Live Review: The Walkmen + Almost Nothing. Koko Camden, 30th August 2023

When reading my fresh weekly copy of the NME some near twenty years ago, I have still a clear recollection of a full-page advert proclaiming the then all but unknown act The Walkmen as something along the lines of ‘Your New Favourite Band!’ This at the time reminded me of The Simpsons ‘Krusty Gets Cancelled’ episode where a new and up-and-coming ventriloquist act ‘Gabbo’ goes viral following a mysterious but effective ‘Gabbo is Coming!’ billboard advertising campaign. Gabbo swiftly rises to the top of the TV ratings and a flailing Krusty the Clown does indeed get cancelled, only for Springfield’s favourite jaded circus act to ultimately claw his way back to entertainment prominence via a Bart and Lisa assisted Elvis Presley style ‘Krusty’s Comeback Special’. Whilst The Walkmen’s own assertive advertising campaign did not quite propel them to the brief peaks of Gabbo nor threaten the success of their Krusty the Clown indie equivalents – The Strokes, Kings Of Leon, The Killers et al – it did at least bring the New York collective to the overseas attention of some, if not the targeted mass market. Favourable critical reviews followed for the 2004 LP ‘Bows + Arrows’ and the single ‘The Rat’ brought minor radio airplay breakthrough and occasional MTV rotation, yet meantime their guitar wielding peers had swiftly cemented themselves as the automatic (and perhaps at times, desperate) go to’s as headliners of the burgeoning global summer festival scene. After six albums in total, recorded for a mix of record labels, the band disbanded in 2013, pursuing solo careers only to reform now ten years later for this perhaps aptly titled ‘The Revenge’ tour. Tonight’s second of three sell out Koko shows proved if nothing else, that those who had paid attention back then had far from forgotten their one time “new favourite act.”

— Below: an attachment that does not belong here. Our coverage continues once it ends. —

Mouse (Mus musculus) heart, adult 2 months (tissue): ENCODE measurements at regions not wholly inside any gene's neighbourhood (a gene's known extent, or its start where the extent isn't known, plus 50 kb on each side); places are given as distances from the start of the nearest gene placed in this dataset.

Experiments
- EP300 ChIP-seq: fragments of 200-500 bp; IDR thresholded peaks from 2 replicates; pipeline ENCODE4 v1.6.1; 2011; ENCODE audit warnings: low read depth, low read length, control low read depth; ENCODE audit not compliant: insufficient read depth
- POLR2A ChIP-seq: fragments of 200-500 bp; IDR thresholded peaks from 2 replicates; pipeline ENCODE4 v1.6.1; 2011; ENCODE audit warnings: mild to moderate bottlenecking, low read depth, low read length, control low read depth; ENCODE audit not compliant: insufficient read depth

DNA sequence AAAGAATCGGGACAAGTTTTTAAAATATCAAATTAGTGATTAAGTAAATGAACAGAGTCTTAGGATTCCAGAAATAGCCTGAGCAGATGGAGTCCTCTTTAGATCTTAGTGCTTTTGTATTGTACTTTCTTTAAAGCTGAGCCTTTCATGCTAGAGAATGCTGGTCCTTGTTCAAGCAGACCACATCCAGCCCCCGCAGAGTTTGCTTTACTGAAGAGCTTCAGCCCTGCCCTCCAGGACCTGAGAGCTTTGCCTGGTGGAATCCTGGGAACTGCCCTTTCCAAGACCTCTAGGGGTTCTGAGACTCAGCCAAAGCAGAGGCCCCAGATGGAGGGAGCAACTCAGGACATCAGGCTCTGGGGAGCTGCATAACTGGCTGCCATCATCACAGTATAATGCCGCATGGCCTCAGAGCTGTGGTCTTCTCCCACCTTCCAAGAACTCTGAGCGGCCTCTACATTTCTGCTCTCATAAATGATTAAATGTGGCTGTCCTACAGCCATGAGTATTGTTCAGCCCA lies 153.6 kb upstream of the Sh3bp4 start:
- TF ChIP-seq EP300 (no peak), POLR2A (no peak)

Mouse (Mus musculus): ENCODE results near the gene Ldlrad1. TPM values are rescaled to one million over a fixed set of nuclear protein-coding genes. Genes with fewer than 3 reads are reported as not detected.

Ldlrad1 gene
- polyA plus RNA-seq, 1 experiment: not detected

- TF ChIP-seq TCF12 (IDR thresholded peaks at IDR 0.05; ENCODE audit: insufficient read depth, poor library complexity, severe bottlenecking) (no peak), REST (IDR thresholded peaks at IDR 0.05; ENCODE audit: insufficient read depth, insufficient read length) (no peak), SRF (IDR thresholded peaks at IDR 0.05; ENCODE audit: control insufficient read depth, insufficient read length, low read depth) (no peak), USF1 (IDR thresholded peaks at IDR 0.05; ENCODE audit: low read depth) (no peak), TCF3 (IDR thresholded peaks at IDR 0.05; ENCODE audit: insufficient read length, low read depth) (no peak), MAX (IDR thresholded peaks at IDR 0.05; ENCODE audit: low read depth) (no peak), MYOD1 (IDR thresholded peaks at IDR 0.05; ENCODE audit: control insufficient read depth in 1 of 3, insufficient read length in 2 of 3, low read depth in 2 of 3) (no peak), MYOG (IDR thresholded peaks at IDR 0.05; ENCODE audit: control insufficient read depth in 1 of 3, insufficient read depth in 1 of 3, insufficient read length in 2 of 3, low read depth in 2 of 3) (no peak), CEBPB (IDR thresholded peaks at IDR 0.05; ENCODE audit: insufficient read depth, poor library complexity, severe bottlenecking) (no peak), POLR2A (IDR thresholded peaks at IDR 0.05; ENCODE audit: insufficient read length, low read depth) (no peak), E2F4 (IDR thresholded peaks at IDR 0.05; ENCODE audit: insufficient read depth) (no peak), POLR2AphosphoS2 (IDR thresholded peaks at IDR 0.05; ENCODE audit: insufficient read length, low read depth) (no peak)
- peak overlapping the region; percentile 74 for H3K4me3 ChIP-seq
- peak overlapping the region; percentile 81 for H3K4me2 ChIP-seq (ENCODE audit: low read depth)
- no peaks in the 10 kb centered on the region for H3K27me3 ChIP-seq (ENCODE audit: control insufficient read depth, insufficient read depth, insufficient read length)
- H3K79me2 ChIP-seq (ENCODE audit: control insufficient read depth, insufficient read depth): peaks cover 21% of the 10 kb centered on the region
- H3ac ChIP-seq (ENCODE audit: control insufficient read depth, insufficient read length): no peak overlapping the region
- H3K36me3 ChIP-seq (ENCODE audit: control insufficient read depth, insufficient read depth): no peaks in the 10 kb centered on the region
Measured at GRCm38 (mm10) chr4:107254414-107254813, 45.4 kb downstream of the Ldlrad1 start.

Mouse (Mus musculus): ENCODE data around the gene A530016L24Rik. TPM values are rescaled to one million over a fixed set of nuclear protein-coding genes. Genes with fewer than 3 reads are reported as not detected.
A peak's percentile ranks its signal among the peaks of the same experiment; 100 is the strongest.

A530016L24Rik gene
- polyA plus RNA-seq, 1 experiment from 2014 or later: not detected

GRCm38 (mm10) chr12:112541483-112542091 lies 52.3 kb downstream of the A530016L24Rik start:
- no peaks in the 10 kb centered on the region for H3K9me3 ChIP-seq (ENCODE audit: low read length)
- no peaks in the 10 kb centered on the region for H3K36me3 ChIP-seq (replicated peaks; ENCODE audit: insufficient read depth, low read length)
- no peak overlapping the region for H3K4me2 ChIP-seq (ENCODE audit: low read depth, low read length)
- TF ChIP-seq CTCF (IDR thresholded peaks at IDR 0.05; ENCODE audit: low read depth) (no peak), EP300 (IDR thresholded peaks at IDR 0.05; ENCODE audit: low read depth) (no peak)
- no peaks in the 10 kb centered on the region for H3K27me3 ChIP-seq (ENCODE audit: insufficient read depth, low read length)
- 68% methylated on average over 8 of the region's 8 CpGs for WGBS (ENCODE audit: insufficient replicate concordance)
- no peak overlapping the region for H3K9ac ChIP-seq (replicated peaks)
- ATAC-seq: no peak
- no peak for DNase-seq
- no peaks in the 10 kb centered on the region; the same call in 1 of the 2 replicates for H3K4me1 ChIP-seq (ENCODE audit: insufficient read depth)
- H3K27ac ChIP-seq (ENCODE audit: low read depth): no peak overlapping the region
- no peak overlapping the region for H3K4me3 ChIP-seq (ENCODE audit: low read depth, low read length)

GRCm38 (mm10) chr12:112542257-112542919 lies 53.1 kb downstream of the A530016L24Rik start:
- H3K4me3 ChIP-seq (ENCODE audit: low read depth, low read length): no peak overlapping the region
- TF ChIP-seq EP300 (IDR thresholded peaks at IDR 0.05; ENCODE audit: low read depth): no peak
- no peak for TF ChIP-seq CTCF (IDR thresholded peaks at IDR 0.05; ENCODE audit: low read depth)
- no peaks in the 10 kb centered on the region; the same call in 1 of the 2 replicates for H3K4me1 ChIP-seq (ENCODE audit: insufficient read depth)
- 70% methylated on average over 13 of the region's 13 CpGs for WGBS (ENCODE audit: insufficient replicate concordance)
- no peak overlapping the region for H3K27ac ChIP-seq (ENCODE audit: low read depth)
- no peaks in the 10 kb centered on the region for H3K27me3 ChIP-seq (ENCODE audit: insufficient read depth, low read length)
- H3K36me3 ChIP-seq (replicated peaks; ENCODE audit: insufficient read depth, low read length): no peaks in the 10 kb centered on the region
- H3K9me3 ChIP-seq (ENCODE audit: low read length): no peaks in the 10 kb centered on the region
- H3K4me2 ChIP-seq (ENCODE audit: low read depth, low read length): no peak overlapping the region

The band opened to a fervent and expectant crowd with the mid paced melodies of ‘Juveniles’ and ‘In the New Year’ before fully letting fly with a rousing ‘Angela Surf City’ and a raucous ‘Little House Of Savages’. Front man Hamilton Leithauser (who with age appears to morphing into Dennis Quaid) clearly was not in take it easy mode, stretching near every vocal line to its maximal possibility. ‘138th Street’ was an ode to the very Bronx locality where the band first formed and ‘Everyone Who Pretended To Like Me Is Gone’ stemmed from those very early days. Their 2013  ‘You & Me’ album provided more than a few tunes including the mournful ‘Donde Esta La Player’, ‘Canadian Girl’ and ‘Red Moon’, played sequentially and then followed up with the epic ‘Four Provinces’ and ‘I Lost You’. The audience joined in for every word of ‘The Rat’, now firmly established as the band’s most popular number (4 million plus YouTube views alone), but perhaps the finest song of the night was ‘All Hands And The Cook’,  pumped with a swirling wall of noise and driving rhythm section. The main set closed out with ‘Heaven’ which Leithauser said was the last song the band ever wrote from their much overlooked album of the same name.

A thumping and pounding ‘Thinking of a Dream I Had’ began the encore only for the crowd then to be calmed next by the country meets mariachi tones of ‘Louisiana’. The finale was a forlorn ‘We’ve Been Had’ with Leithauser loudly and proudly proclaiming “Sometimes I’m just happy I’m older” before they all eventually exit stage left appearing somewhat humbled by the rapturous gathered adoration.

Support came from Almost Nothing, a new and mostly electronic based outfit fronted by Idlewild lead singer Roddy Woomble. Backed by a keyboardist, guitarist and some synthetic beats Woomble was in good spirits. Firstly for being the undercard to the The Walkmen, his “favourite band of the last twenty years” and secondly as his new project’s self titled debut LP release date was just days away. Woomble’s Scottish baritone and melodic timing would work well within many a musical genre and this Depeche Mode circa late eighties inspired brew was from first listen, a very enticing blend.

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